Around 7,000 babies born this year will lose their mother before they turn 16, statistics reveal – and the number could be ‘twice as high’ for fathers
- Those who lose a parent during childhood are vulnerable, experts said
- Analysis of figures by ONS found that 1% of children will lose their mother
- They said the figures highlight the volume of young people who need support
Around 7,000 babies born in England and Wales this year will lose their mothers before they turn 16, statistics have revealed.
And twice as many could go through the death of their father before adulthood, one expert has suggested.
The Office for National Statistics (ONS) looked at historical statistics to work out around one per cent of mothers die before their child’s 16th birthday.
These children are at higher risk of mental health problems as they age, experts warn, and the figures could be use to better target support to thousands of people.
Thousands of babies born every year will lose their mother before they turn 16, statistics show (stock image)
The ONS used data from families between 1971 and 2000 to estimate that, in a given year, one in every 100 new mothers will die before their child reaches 16.
Using this percentage, they suggest that around 7,000 children born this year will go through the traumatic experience.
Their workings were based on the estimated total number of under-16s in the two countries in 2017 – approximately 11.2million people.
In the 29 years covered by the study, between 5,500 and 8,500 children suffered the bereavement each year.
The data in the area for loss of father is less clear, the statisticians said, but they estimate the father’s death could be twice as likely.
Nick Stripe, spokesperson for the ONS said: ‘Based on known mortality trends, the number of children who experience the death of their father by this age could be around twice as high as our estimate for mothers.’
Iain Bell, deputy national statistician, added: ‘This data opens a window into another potentially vulnerable section of our population.
‘The information today gives us an idea of the scale of who is affected but we want to be able to shine a light on the impact early bereavement can have; what the effect of losing a parent is likely to be on a child and the challenges they might face in later life.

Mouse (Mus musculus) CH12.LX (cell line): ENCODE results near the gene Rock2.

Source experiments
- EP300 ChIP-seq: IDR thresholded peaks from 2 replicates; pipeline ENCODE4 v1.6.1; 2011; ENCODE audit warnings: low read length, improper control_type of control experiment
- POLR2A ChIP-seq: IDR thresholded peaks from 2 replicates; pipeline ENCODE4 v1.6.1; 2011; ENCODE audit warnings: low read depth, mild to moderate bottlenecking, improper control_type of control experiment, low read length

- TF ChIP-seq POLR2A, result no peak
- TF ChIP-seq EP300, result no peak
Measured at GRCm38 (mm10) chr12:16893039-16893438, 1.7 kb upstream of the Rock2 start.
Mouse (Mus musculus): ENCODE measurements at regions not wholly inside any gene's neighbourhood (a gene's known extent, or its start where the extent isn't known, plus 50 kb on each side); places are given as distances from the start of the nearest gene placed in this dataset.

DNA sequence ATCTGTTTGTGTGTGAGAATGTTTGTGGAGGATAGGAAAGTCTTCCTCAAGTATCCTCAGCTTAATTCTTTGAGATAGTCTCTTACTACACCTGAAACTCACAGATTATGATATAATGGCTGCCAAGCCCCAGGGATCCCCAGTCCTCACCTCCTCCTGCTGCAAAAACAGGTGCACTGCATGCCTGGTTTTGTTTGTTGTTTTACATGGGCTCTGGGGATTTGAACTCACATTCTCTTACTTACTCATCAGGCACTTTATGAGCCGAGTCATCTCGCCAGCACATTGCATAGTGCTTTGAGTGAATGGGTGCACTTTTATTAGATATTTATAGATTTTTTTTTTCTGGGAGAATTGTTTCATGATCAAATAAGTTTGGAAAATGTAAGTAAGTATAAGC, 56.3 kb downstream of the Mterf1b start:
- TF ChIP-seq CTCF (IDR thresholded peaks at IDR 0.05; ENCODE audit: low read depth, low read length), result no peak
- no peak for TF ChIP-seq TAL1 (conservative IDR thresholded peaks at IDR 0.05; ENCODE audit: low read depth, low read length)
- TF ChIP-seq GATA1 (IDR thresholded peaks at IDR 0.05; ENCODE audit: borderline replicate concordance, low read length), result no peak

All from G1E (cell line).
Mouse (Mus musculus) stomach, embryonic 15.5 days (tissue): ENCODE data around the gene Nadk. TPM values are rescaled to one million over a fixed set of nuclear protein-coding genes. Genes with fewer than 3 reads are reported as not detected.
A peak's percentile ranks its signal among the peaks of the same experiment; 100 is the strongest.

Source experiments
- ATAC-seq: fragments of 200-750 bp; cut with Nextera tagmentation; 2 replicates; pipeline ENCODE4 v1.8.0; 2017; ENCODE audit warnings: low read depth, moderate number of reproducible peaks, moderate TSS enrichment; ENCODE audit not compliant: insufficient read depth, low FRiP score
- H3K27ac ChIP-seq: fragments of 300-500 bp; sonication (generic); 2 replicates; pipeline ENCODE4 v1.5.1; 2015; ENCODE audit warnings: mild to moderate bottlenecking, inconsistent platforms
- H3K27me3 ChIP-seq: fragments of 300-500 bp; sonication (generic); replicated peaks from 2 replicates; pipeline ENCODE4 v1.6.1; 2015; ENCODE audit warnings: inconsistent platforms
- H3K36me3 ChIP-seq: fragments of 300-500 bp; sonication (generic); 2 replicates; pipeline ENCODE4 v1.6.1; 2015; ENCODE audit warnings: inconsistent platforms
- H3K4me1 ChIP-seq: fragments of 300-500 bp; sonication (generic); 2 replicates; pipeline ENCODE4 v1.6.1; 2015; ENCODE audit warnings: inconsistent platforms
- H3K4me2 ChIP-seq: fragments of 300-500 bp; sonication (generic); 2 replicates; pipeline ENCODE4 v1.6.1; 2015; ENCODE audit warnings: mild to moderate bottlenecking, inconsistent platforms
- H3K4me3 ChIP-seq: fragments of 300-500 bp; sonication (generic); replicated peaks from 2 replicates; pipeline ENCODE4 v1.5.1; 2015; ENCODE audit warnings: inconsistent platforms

‘As an organisation, we are looking at how we can provide better statistics to help make better decisions to improve the lives of some of the most vulnerable in our society.’
The ONS is already examining in more depth how the loss of a parent affects educational achievement.
Charities have urged the NHS to protect the mental health of children who suffer the tragic loss of a parent, saying there is almost no support services.
The charities’ warnings came days after Princes Harry and William spoke of the devastating effect their mother’s death had on them.
The Duke of Sussex was 12 when his mother, Princess Diana, died in 1997.
In 2017 he confessed he had been ‘very close’ to a mental breakdown on numerous occasions.
How Harry bottled up his grief over Princess Diana
In interviews last year to mark the 20th anniversary of his mother’s death, Prince Harry admitted how bottling up his emotions made a devastating impact on his mental health.
He had, he confessed, been ‘very close’ to a complete mental breakdown on numerous occasions.
The turmoil over his emotions saw him endure two years of what he described as ‘total chaos’ before seeking professional counselling on the advice of Prince William.
He disclosed that he had only begun to address this grief when, at the age of 28, he had felt himself to be ‘on the verge of punching someone’ while also facing anxiety when carrying out official engagements.
In a video filmed for the Heads Together campaign last year, Harry and William admitted that they hadn’t spoken to each other enough in the past about their mother’s death.
Harry said: ‘We’ve never really talked about losing a mum at such a young age.’
‘I always thought, what’s the point of bringing up something that’s only going to make you sad. It ain’t going to change it. It ain’t going to bring her back,’
He is now an outspoken mental health advocate along with his brother William and sister-in-law the Duchess of Cambridge, who are aiming to change the conversation around mental health with their Heads Together campaign.